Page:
If I could condense the knowledge of all of my wine experience into one bit of wisdom to pass on, just a big glittering generality to guide your sail in the sea of oenophilia, it would be this: Veuve Clicquot is bad.
Veuve Clicquot is not repulsive. You don’t have to spit it out. I will happily drink Veuve Clicquot if it is free and there is nothing better available. It is champagne after all. But it’s bad for the overall wine ecosystem. I do not know any wine lovers who think it is a good champagne, and a bottle is obviously not a good value. Veuve really doesn’t taste like much. This isn’t a problem for people who only drink champagne when it is gifted to them or because it is fancy in and of itself, but I do feel like it should concern the average gal shelling out a median price of $60 for what is meant to be an extravagant and enjoyable drinking experience.
The nicest thing I can say about Veuve Clicquot is that it is the most acceptable impersonal gift between adults. It is alcohol that comes with an air of celebration, and most people have an idea of what it costs. This is important because that is usually what is being conveyed in these types of gifts. When someone gets a bottle of Veuve Clicquot, unlike a better but lesser-known wine, they understand that it is $60, so for some, especially those who don’t know anything about Champagne, cost and branding is enough to titillate.
And then there is the matter of the marketing, specifically the bright orange box Veuve Clicquot is known for. My friend who runs a wine bar called it “the worst product in the best packaging,” adding that “it tastes like vocal fry.” Big name champagnes that come in cardboard boxes and tins are the bane of every wine retailer, because people will buy them no matter what. If you’re going to give it up for a wine box, let it be made out of wood at least.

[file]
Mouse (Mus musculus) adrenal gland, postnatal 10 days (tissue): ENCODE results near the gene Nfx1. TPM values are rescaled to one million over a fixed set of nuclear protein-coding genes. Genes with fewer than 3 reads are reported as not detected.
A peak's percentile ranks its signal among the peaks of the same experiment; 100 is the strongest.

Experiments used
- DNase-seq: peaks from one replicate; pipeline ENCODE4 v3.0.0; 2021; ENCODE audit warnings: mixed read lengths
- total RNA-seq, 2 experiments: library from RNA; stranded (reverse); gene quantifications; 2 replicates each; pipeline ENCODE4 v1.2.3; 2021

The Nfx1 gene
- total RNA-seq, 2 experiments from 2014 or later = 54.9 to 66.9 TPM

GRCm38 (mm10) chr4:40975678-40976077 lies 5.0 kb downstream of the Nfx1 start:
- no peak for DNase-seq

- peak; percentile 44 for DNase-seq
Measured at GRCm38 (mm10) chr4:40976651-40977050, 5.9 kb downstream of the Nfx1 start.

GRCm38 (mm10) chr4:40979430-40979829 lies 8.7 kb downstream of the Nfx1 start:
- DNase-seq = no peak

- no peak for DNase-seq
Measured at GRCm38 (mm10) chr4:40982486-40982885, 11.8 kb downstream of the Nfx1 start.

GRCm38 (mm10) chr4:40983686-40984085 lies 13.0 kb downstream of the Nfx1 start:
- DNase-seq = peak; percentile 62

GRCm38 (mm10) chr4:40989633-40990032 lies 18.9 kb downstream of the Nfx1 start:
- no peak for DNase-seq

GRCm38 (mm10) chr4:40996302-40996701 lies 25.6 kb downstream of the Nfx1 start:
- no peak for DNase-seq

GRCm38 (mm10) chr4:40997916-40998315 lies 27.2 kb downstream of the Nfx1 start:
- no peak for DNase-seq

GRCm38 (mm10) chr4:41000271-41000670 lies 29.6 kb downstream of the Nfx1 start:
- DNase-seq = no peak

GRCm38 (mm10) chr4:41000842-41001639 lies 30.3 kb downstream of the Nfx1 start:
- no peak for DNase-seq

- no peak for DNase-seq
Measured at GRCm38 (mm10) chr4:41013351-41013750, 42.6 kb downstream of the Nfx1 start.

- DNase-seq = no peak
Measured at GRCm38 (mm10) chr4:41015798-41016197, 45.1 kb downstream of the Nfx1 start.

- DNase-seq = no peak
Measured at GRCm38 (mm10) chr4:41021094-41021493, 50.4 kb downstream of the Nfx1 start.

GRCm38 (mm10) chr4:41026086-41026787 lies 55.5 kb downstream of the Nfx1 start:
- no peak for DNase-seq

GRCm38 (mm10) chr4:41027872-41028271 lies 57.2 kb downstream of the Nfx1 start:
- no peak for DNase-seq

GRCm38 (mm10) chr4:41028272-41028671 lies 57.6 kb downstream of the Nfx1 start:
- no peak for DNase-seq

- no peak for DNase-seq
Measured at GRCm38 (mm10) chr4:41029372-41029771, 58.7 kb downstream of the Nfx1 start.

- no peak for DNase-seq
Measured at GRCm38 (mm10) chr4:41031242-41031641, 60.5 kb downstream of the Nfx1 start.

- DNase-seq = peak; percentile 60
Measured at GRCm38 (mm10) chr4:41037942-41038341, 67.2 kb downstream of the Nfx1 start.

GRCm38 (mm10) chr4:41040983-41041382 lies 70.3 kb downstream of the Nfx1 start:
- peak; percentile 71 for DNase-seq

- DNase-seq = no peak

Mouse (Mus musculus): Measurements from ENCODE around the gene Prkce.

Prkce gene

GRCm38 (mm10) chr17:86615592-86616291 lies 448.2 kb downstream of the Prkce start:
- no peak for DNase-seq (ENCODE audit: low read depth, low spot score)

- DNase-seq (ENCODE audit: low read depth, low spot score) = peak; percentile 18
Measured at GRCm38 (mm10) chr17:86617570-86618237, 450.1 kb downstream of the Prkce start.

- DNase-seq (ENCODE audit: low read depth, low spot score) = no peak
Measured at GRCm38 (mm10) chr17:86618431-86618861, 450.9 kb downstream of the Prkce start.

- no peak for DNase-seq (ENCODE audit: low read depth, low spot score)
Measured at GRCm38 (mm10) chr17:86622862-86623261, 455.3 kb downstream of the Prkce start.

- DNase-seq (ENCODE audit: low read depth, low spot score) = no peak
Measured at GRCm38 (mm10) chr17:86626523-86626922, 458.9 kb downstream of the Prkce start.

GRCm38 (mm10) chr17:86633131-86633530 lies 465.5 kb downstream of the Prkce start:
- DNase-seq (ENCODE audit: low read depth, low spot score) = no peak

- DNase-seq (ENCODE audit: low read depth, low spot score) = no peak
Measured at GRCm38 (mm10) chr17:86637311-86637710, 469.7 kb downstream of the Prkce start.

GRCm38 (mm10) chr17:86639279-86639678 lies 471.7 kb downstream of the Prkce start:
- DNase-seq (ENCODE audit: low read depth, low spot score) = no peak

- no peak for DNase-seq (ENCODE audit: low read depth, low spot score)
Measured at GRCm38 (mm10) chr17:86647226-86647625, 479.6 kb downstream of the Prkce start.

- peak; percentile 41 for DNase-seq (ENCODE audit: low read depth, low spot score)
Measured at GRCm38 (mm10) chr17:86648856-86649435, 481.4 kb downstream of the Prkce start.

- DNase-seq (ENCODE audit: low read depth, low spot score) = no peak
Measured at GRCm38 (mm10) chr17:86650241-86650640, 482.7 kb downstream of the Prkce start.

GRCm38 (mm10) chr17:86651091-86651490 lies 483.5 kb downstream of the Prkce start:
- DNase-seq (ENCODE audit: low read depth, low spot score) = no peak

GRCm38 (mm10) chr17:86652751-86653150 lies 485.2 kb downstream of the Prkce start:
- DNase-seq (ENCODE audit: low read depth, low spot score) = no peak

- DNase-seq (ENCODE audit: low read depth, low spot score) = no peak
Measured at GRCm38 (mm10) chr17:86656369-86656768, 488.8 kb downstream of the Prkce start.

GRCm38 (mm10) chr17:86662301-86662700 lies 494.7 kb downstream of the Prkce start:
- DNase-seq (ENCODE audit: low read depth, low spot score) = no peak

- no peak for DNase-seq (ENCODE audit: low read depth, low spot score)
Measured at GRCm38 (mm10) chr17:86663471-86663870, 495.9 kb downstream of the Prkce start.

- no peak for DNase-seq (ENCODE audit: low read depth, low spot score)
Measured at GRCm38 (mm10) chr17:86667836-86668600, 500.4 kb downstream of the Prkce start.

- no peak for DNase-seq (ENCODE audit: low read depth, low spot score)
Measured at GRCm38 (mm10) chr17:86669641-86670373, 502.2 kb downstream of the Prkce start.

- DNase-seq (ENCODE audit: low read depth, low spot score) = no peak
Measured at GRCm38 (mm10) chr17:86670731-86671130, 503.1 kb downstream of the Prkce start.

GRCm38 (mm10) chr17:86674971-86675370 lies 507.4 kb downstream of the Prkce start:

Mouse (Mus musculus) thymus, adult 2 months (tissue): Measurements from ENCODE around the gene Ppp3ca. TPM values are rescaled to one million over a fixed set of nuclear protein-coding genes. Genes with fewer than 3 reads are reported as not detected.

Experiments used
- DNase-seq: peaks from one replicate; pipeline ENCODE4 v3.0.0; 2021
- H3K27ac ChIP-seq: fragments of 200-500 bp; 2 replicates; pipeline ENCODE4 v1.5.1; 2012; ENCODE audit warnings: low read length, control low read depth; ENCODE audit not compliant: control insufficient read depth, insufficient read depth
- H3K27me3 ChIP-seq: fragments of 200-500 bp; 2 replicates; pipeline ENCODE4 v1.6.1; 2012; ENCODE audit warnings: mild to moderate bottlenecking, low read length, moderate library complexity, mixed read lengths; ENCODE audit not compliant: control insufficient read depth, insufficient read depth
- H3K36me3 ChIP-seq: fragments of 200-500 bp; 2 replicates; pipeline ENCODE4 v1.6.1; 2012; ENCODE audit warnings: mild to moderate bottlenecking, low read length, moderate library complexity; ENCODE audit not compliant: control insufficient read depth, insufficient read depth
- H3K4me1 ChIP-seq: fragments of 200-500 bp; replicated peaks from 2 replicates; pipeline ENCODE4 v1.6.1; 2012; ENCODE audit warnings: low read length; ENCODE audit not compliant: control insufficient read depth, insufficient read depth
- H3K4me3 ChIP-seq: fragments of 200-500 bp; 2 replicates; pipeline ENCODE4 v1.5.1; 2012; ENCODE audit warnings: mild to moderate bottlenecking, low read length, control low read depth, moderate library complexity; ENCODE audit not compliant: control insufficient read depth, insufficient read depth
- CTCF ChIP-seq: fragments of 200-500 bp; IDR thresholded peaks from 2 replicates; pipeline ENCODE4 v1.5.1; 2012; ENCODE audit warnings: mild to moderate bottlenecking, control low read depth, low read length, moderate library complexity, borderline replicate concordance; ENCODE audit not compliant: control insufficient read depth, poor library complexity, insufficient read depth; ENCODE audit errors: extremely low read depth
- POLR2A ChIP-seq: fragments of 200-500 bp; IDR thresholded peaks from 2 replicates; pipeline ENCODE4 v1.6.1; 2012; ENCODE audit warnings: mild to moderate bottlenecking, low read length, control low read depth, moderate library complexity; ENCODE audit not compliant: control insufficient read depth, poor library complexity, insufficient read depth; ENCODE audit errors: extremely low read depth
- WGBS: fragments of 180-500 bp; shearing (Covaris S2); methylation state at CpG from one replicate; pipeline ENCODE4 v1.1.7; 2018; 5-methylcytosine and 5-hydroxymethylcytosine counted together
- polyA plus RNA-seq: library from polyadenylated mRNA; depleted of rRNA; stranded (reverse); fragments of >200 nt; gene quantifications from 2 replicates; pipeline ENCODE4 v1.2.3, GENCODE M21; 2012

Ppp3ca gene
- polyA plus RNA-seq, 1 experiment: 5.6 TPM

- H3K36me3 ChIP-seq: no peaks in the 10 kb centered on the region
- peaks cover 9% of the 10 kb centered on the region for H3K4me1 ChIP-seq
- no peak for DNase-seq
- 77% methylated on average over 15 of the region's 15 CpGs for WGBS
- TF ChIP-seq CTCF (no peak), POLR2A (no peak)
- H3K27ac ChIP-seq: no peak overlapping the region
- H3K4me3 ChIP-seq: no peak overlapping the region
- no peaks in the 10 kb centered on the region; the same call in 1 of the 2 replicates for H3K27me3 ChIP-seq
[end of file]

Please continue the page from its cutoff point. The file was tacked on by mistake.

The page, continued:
And in addition to not being very good for champagne, these wines usually have very low margins, which means it’s not even beneficial for stores to carry them unless they are bought in large quantities to offer competitive enough pricing. This leads to window displays and prominent end cap placements to make sure that Veuve Clicquot sells, even if shop owners would rather sell better wine, which honestly, not all of them do.
I’m only saying this because champagne can be great, even at such a high entry-level cost. There are champagnes made by smaller producers and labels that can actually captivate you with mouthwatering floral blanc-de-blancs, and rosé champagnes bursting with aroma, but you will never know them if you don’t think outside of the orange box. Also, to be fair, some bigger champagne houses do make good wine. I like Pol Roger, whose brut reserve does also come in a box if that is still important to you.
The ways Veuve Clicquot is bad are endemic to the ways many wines and other luxury goods are bad: mass production and enough marketing to sell people on the idea of something rather than the art of it. But with every passing year of unpredictable weather and catastrophic conditions in Champagne and historic wine regions all over, it’s so much more important to notice and enjoy the actual good stuff while it’s still around.
Hate to burst your bubble, but Veuve Clicquot is not it.